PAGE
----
Re: [PATCH v3 02/22] dt-bindings: arm: add support for ARM System Control and Management Interface(SCMI) protocol

From: Arnd Bergmann
Date: Wed Oct 04 2017 - 10:17:45 EST

On Wed, Oct 4, 2017 at 3:53 PM, Sudeep Holla <sudeep.holla@xxxxxxx> wrote:
> On 04/10/17 13:35, Arnd Bergmann wrote:
>> On Wed, Oct 4, 2017 at 1:07 PM, Sudeep Holla <sudeep.holla@xxxxxxx> wrote:

>>> Yes it depends on #clock-cells property. That's the main reason for
>>> adding #clock-cells
>> I'm still unclear on this. Do you mean we look for a subnode with
>> reg=<0x14> and then assume it's a clock node and require the
>> #clock-cells to be there,
> Yes that's how it's used. Presence of subnode with reg=0x14 indicates
> clock protocol and #clock-cells to indicate that it's clock provider
> expecting 1 parameter from consumer which is the clock identifier.
> or do we look through the sub-nodes to
>> find one with the #clock-cells property and then look up the 'reg'
>> property to find out which protocol number to use?
> Not this way. Do you see any issues ?

We normally don't assume that a particular unit address implies
a specific function. Conventionally that would be done by matching
the "compatible" property instead.

What you do clearly works, but it's surprising to the reader.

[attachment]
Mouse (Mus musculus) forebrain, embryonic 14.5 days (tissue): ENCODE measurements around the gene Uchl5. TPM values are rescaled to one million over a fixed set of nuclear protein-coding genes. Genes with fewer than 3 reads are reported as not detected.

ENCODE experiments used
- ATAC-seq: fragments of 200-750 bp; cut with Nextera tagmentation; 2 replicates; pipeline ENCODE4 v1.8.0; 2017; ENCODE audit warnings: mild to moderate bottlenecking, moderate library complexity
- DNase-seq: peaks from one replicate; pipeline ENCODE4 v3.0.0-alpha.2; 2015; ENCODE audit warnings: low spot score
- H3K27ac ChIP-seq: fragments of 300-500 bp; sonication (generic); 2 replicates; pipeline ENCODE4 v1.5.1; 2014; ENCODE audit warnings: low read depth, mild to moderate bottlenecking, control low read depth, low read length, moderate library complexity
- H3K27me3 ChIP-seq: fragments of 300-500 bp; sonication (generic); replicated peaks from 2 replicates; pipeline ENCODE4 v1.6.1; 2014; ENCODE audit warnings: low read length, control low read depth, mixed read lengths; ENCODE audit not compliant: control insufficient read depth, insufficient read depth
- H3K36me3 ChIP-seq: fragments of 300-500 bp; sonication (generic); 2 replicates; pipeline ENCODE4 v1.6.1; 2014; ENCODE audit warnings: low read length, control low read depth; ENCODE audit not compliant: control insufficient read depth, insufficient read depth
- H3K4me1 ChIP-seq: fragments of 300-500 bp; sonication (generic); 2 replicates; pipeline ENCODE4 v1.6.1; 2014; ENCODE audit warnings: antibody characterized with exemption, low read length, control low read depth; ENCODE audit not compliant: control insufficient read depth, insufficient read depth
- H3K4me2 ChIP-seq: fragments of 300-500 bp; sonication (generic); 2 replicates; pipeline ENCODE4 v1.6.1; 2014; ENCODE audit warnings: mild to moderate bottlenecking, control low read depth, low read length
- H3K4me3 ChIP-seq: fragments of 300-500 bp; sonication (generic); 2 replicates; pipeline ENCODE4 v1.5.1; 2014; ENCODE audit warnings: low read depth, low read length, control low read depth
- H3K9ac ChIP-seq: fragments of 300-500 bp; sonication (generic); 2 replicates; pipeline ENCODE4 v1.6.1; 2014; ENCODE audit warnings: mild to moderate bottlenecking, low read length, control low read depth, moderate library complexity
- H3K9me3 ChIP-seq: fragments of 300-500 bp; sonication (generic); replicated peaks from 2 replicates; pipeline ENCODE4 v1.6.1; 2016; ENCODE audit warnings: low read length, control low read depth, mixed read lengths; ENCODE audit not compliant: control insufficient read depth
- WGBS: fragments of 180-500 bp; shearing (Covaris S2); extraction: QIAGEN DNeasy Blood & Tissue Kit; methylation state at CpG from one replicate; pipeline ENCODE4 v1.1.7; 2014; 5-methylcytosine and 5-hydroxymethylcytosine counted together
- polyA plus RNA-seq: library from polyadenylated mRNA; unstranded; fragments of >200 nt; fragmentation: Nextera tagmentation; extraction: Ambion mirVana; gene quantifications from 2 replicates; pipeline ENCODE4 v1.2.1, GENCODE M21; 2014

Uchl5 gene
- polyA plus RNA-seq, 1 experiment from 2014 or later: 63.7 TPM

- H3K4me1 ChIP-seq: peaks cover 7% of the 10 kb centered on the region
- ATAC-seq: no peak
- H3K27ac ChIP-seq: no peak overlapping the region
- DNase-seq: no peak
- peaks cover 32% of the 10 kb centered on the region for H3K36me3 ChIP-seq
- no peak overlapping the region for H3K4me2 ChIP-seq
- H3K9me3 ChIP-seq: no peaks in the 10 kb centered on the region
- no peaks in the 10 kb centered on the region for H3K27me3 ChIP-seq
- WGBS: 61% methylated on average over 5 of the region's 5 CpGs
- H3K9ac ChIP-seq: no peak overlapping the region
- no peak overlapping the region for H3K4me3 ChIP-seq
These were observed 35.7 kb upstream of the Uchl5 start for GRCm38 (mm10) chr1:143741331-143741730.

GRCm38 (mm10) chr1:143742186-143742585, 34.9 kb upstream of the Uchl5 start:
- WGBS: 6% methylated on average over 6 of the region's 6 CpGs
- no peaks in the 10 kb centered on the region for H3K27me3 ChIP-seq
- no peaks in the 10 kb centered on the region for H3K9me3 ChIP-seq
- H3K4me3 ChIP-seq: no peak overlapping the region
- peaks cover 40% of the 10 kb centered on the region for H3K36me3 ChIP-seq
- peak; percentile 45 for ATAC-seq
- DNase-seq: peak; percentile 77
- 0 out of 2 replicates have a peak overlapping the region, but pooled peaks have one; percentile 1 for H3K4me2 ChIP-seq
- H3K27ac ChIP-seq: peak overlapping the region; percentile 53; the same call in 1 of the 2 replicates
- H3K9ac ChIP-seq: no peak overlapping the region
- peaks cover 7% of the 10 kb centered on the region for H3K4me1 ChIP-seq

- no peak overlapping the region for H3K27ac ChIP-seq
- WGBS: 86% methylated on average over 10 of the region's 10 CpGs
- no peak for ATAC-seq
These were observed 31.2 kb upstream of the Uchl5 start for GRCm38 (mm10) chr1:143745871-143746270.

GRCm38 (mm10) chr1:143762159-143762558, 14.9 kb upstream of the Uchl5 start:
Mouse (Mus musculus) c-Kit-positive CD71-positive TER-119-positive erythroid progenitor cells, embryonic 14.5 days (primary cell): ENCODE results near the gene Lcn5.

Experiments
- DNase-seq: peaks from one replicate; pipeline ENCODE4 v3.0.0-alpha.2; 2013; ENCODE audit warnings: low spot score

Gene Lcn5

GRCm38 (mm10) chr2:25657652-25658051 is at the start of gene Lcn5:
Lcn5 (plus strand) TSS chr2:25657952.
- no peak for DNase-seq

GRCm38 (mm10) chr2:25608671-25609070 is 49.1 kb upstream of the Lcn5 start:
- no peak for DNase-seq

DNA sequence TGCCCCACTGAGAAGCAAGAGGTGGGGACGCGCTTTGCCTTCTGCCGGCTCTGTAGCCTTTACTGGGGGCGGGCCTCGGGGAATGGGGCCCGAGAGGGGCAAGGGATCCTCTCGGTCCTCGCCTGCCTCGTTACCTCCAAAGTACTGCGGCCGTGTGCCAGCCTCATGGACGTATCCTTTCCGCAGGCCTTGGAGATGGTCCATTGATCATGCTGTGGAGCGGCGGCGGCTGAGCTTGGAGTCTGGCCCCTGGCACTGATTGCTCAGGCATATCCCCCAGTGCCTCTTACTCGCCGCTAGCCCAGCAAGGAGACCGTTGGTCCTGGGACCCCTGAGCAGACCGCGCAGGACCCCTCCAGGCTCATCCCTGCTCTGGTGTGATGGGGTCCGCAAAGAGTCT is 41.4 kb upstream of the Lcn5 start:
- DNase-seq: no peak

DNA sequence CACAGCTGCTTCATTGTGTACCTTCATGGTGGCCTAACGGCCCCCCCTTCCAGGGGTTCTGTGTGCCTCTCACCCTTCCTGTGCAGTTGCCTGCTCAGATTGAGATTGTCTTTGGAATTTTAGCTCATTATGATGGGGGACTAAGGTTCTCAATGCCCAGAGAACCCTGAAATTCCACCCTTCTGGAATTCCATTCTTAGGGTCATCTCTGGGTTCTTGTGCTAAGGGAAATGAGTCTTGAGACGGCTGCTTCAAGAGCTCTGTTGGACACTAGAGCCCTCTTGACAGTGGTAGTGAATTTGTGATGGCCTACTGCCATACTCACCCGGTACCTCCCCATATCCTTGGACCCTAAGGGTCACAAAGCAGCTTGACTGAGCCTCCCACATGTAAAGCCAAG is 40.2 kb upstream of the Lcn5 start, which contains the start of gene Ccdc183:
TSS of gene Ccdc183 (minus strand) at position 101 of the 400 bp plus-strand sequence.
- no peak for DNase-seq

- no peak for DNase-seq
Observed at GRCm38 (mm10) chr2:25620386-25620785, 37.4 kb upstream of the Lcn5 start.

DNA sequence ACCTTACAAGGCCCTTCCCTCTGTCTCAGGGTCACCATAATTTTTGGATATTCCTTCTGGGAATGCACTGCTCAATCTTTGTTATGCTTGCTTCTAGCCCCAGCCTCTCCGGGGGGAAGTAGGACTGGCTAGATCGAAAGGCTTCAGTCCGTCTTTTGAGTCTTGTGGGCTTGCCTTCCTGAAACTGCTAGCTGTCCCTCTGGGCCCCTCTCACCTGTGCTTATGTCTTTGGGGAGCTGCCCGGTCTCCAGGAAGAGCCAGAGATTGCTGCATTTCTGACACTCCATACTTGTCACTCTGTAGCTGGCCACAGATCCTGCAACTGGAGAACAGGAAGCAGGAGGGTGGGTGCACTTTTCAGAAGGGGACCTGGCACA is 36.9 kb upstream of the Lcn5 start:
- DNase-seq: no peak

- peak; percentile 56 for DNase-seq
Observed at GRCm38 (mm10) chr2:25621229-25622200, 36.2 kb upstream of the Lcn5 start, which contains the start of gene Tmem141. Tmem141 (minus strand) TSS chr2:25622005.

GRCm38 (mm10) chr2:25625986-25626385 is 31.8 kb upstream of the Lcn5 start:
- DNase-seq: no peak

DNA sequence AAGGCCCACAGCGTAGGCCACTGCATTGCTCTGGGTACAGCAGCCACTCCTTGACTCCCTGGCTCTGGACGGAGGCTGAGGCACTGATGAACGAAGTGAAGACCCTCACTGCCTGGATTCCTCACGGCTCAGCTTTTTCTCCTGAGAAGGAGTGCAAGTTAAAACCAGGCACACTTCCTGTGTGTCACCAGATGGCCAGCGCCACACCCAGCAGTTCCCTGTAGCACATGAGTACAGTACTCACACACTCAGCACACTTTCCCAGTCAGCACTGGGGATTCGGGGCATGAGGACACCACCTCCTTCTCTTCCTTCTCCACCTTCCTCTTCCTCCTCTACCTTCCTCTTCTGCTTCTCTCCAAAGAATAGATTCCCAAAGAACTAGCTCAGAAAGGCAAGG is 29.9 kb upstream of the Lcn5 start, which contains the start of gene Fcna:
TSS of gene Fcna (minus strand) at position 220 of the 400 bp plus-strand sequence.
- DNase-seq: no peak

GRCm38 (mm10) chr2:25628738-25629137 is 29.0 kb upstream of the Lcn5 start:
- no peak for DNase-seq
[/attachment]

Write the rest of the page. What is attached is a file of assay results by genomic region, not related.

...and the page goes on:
>> I think the problem is the way we use the mailbox API in Linux, which
>> is completely abstract at the moment: it could be a pure doorbell, a
>> single-register for a data, some structured memory, or a
>> variable-length message. The assumption today is that the mailbox
>> user and the mailbox driver agree on the interpretation of that
>> void pointer.
> Unfortunately true.
>> This breaks down here, as you require the message to be a
>> variable-length message in a fixed physical location, but assume that
>> the mailbox serves only as a doorbell.
> Yes.
>> The solution might be to extend the mailbox API slightly, to
>> have explicit support for variable-length messages, and implement
>> support for that in either mailbox drivers or as an abstraction
>> on top of doorbell-type mailboxes.
> I got the concept. But are you also suggesting that in bindings it shmem
> should be associated with mailbox controller rather than client ?

There are probably several ways of doing this better, we should see
what the best is we can come up with.

I think generally speaking we need a way for a mailbox user to
know what it should use as the mailbox data here, so it is
able to talk to different incompatible mailbox providers.

One idea I had is to use a nested mailbox driver, that turns
a doorbell or single-register styled mailbox into a variable-length
mailbox by adding a memory region, like

mailbox@1233000 {
compatible = "vendor-hardware-specifc-id";
interrupts = <34>;
reg = <0x1233000 0x100>;
#mbox-cells = <1>;

mailbox {
compatible = "shmem-mailbox";
mboxes = <&/mailbox@1233000 25>;
#mbox-cells = <1>;
shmem = <&cpu_scp_lpri &cpu_scp_hpri>;

This would create one mailbox that only takes a register argument,
and another one that can take longer messages based on the first.
In your driver, you then refer to the second one and pass the
variable-length data into that directly.